Updated: Summer market moves after heat deters customers
A new marketplace for home-based entrepreneurs to sell their goods has been set up on the Corniche this month, but is so far attracting few shoppers due to the heat and humidity.
The Summer Instagram Market, which is located outside of the Al Mourjan restaurant near Ory the Oryx, is open from 6:30pm to 10:30pm on Thursday, Friday and Saturday nights until Sept. 28.
UPDATE | Saturday, Sept. 13, 2014:
In response to a lack of customers and the overwhelming heat, the Summer Instagram Market which opened on the Corniche two weeks ago, has now moved to the Doha Exhibition Center.
The Qatar Summer Festival confirmed the move on its Facebook page, saying, “The Summer Instagram Market is still on! This Weekend will be at Doha Exhibition Center.”
“I got a call sometime around Sunday, and they said that it would be moved,” said Ayman Abu Chaman, a Lebanese expat who owns Mounet Bayt Jedee, one of the participating outlets. He added that the reason behind the sudden change wasn’t intimated, but that it probably came about as a result of the heat and a less-than-modest turnout at the Corniche.
The feature, rolled out by the Qatar Tourism Authority and the Bedaya Center, aims to spotlight budding business owners – mostly Qatari women – who mainly rely on the internet to sell their goods.
“I’m happy about this. We get to meet people face to face, and sell our goods. It’s good exposure,” said Mohammed Yousef Al Obaidly, who was manning his mother’s store.
Al Obaidly said his 54-year-old mother began the venture, which roughly translates to Kingdom of Arabic Perfume, over 15 years ago.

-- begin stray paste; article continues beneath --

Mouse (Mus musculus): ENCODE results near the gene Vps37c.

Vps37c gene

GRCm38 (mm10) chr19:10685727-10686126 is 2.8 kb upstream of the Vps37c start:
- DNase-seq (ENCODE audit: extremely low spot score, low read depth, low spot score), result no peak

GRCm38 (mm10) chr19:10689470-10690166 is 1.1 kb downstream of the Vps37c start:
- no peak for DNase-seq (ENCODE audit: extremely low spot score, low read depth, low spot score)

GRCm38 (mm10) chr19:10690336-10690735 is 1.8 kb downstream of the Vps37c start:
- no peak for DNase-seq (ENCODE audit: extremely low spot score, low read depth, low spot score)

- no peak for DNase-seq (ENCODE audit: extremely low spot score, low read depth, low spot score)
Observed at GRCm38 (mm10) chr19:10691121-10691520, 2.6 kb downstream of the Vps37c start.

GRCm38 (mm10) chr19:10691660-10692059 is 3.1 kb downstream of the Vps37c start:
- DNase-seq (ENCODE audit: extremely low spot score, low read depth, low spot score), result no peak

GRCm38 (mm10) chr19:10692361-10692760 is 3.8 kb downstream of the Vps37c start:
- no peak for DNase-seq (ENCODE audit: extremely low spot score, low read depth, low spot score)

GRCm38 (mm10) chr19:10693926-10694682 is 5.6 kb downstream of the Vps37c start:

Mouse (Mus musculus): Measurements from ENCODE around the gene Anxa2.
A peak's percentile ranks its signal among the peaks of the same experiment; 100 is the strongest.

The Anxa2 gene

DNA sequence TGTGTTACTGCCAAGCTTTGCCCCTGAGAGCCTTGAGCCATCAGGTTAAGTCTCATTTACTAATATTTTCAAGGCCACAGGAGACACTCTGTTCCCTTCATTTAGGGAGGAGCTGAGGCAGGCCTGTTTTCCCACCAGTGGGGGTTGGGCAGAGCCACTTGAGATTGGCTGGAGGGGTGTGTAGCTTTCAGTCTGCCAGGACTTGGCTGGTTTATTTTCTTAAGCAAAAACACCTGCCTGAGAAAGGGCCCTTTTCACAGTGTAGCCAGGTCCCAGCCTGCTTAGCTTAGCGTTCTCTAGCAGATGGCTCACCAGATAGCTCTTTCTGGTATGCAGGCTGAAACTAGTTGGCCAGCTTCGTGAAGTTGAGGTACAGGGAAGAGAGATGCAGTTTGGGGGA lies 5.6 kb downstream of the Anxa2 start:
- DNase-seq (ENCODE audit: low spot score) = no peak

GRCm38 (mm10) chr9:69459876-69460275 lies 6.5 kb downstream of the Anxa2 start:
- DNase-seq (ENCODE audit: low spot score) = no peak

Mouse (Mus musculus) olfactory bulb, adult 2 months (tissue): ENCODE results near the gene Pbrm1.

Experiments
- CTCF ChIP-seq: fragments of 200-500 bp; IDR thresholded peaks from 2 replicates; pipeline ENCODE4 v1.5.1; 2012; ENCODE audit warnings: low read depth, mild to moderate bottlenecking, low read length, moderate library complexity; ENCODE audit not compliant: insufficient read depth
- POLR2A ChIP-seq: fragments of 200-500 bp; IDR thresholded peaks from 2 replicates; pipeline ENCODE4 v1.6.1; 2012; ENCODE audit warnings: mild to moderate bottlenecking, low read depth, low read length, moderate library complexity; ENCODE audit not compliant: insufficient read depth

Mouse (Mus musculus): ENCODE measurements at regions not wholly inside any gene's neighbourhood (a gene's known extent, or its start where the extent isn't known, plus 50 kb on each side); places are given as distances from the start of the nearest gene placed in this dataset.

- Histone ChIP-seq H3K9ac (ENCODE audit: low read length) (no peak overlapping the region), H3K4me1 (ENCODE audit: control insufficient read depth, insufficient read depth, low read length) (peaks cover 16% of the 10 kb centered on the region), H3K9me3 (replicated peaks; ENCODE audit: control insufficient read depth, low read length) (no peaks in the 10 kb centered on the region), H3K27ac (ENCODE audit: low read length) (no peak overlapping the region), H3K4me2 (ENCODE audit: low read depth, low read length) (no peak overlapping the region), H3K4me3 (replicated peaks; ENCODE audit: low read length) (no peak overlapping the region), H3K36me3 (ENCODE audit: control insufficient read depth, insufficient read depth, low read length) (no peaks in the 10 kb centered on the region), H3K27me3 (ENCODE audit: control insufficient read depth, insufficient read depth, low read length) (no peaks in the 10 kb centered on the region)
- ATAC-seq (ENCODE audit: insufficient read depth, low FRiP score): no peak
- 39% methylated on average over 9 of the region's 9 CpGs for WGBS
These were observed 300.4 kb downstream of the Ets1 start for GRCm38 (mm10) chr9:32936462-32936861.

She had started by selling incense and clothes – which she designed herself – via BBM and Whatsapp. Before long, she moved onto Instagram, and expanded her offerings to include spices and coffee.
According to Mohammed Abdullah, a volunteer with the Bedaya Center, the market has around 15 shops, selling a variety of goods from clothes to packaged foodstuff to patterned plates and fabric.
“We began planning this at the beginning of the summer festival, but wanted to wait a while for the weather to get a bit better. Most of the businesses here were contacted by the Bedaya Center, which is an organization dedicated to career development and entrepreneurship, and asked to showcase their goods.”
Others, like Mona Hassoum, who began Mounet Bayt Jedee, a store selling homemade cheese, sugar-free jams, special seed and nut oils, dried herbs, and waters made from flowers imported from Lebanon, approached the center herself.
“We had called them up a while ago, and asked if there were any exhibitions or events, and when this came up, they asked us to be a part of it,” said the mother of six, who began the shop three years ago with her 27-year-old son Ayman Abu Chanab.
Unlike most of the businesses at the market however, the family has a presence outside of the market, with their first store opening at City Center mall around six months ago.
Many Qatar-based entrepreneurs have long complained about the difficulties in registering a business here, due to the red tape and prohibitive costs – including a QR200,000 initial fund requirement.
The market helps provide a shortcut for business owners, but comes with its own challenges. For one, Qatar’s summer continues to linger into September, with average temperatures still in the high 30s during the evenings.
This makes it hard for store owners to stay open for long, and also has discouraged customers.
When Doha News visited the market yesterday, most businesses had closed for the night, and the few that remained bemoaned the heat.
“It’s a good idea, but it should have been done in the winter, or some place air conditioned. People don’t stay out in this heat,” Hassoum said.
For Amira Turkey, a 24-year-old half Qatari, half Saudi woman, a lack of Qatari customers has hurt business.
Her business, Abayat Al Amira, which sells traditional abayas, relies heavily on the local population.
“We have around 25 to 30 customers a month via our Instagram account, but very few people have come here. No Qataris, for one. People like to go to places that are air-conditioned,” she said.
Despite the heat, numerous residents were seen watching the 10-minute Corniche water show that takes place at 30-minute intervals in the evenings through Sept. 28. Few, however, stayed to check out the market.